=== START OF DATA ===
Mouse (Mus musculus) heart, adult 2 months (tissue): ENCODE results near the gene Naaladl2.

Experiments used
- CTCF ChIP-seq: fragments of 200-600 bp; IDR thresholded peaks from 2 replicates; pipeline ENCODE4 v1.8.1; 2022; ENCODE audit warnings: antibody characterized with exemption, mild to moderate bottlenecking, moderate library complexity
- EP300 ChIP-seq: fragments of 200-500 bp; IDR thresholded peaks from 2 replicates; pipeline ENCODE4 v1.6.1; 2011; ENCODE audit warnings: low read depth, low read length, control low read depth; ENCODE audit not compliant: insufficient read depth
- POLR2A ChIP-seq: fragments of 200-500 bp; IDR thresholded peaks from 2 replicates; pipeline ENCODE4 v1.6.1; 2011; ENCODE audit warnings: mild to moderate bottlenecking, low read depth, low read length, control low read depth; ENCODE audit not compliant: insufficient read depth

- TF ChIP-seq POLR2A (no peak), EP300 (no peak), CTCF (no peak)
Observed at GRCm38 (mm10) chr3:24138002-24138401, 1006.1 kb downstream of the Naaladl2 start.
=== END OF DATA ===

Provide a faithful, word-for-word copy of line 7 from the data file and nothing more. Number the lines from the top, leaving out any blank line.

Observed at GRCm38 (mm10) chr3:24138002-24138401, 1006.1 kb downstream of the Naaladl2 start.